Pope Benedict XVI- General Audiences
On St. Isidore of Seville
"Believers Up to Our Times Benefit From His Definitions"
H.H. Benedict XVI
June 18, 2008
Dear Brothers and Sisters,
Today I wish to speak of St. Isidore of Seville, younger brother of
Leander, bishop of Seville, and great friend of Pope Gregory the Great.
This relation is important because it leads us to keep in mind a
cultural and spiritual approach that is indispensable to understanding
Isidore's personality. In fact, he owed much to Leander, a very
exacting, studious and austere person, who had created around his
younger brother a family context characterized by ascetic demands proper
of a monk and the rhythms of work required by serious dedication to
In addition, Leander was attentive to prepare in advance what was
necessary to address the political-social situation of the moment: In
those decades, in fact, the Visigoths, barbarians and Arians, had
invaded the Iberian Peninsula and taken over territories belonging to
the Roman empire. It was necessary to win them over to Romanism and
Catholicism. Leander and Isidore's home had quite a rich library of
classical, pagan and Christian works. Isidore, who felt attracted
simultaneously to both one and the other, was taught, therefore, to
develop, under the watchfulness of his elder brother, a very strong
discipline in dedicating himself to their study with discretion and
In the bishop's residence in Seville one lived, therefore, in a serene
and open climate. We can deduce this from Isidore's cultural and
spiritual interests, as they emerge from his works themselves, which
contain an encyclopedic knowledge of the pagan classical culture and
in-depth knowledge of Christian culture. Thus can be explained the
eclecticism that characterizes Isidore's literary output, which extends
with great ease from Marcial to Augustine, and from Cicero to Gregory
Indeed, the interior struggle that the young Isidore had to endure,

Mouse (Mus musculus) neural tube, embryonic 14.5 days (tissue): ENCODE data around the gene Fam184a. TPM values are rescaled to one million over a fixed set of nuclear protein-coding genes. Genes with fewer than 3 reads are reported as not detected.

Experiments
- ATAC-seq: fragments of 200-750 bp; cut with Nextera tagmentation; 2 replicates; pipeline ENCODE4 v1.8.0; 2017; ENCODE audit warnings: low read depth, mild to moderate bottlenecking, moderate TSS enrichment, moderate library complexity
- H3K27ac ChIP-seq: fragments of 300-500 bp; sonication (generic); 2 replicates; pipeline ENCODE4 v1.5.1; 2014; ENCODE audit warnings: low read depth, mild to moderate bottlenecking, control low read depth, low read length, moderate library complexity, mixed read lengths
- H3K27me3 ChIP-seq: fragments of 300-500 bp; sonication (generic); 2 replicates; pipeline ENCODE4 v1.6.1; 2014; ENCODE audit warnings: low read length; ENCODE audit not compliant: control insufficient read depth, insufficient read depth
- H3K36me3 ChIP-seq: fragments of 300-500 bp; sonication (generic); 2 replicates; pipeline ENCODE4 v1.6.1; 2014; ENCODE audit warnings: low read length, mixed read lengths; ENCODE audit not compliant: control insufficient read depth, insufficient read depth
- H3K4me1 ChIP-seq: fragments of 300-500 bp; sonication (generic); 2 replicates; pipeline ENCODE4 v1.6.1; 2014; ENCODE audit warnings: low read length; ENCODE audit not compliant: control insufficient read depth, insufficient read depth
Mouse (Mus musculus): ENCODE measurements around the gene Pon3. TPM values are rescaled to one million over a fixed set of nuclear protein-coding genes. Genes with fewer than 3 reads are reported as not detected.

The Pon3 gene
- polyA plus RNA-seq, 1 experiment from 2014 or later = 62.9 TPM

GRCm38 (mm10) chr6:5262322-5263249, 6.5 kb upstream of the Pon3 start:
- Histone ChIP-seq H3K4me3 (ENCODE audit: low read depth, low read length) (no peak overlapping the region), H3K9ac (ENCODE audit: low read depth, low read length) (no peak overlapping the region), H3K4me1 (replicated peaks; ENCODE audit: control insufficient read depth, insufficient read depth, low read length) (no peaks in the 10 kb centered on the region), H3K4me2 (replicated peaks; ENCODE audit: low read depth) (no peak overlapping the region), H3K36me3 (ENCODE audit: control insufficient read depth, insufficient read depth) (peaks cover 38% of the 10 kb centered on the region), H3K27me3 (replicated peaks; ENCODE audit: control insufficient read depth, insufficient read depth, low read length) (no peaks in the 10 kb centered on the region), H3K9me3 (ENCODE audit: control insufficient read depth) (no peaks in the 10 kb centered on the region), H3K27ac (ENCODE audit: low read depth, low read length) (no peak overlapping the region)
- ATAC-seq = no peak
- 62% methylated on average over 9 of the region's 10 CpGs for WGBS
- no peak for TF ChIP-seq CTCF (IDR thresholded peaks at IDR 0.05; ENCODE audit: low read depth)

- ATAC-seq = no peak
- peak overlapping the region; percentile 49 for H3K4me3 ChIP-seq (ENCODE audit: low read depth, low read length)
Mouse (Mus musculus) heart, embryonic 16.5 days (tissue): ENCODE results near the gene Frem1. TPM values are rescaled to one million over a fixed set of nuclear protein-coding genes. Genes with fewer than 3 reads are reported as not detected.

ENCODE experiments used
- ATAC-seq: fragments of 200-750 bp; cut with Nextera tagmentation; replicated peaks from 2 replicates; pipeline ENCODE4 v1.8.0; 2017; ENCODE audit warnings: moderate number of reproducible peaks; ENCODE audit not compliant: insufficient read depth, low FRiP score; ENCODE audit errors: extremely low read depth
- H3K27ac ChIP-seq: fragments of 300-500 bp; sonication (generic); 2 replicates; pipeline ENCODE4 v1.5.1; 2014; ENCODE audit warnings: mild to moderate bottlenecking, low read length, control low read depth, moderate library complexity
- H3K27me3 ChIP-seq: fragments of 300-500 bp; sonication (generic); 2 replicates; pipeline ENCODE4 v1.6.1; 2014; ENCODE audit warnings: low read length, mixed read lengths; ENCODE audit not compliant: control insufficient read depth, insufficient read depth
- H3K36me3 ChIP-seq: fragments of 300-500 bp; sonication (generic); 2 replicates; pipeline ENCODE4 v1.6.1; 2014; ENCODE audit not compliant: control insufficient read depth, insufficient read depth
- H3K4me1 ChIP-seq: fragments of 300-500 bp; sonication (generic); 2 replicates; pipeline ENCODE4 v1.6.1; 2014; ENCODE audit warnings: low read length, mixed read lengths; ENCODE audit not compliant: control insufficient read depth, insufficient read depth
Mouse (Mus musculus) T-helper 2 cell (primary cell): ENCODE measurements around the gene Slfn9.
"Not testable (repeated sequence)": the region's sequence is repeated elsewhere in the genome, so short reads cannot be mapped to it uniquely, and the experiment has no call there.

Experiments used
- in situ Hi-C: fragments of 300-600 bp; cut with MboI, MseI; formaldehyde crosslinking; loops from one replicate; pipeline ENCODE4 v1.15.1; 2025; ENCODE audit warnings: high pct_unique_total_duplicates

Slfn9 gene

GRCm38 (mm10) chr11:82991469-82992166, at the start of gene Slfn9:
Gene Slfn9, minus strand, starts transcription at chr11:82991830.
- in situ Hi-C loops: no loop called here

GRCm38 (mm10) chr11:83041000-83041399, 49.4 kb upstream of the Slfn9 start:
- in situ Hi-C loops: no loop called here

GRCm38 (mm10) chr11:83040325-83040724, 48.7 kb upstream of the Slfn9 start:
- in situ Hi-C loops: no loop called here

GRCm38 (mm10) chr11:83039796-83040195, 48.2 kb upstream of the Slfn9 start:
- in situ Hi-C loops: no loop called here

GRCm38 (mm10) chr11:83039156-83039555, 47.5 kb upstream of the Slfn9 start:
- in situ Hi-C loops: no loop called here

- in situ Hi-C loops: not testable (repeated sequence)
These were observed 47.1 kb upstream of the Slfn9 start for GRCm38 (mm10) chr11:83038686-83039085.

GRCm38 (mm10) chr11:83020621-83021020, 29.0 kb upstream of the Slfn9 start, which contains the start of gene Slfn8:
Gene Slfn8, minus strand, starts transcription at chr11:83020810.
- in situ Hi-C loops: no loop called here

having become his brother Leander's successor in the episcopal chair of
Seville in 599, was not light. Perhaps the impression of excessive
voluntarism that one detects when reading the works of this great author
-- regarded as the last of the Christian fathers of antiquity -- is due
precisely to this constant struggle with himself. A few years after his
death, which occurred in 636, the Council of Toledo of 653 described him
as: "Illustrious teacher of our time and glory of the Catholic Church."
Isidore was without a doubt a man of accentuated dialectical
oppositions. And, also in his personal life, he experienced a permanent
interior conflict, rather like that which St. Gregory the Great and St.
Augustine had already noted, between the desire for solitude, to
dedicate themselves solely to meditation on the word of God, and the
exigencies of charity toward his neighbors, for whose salvation, as
bishop, he felt responsible.
He wrote, for example, in connection with persons responsible for the
Churches: "The person responsible for a Church -- "vir ecclesiasticus"
-- must on one hand allow himself to be crucified to the world with the
mortification of the flesh and, on the other, accept the decision of the
ecclesiastical order, when it stems from the will of God, to dedicate
himself to governance with humility, even if he does not wish to do it"
(Sententiarum liber III, 33, 1: PL 83, col 705 B).
He then adds just another paragraph: "The men of God -- "sancti viri" --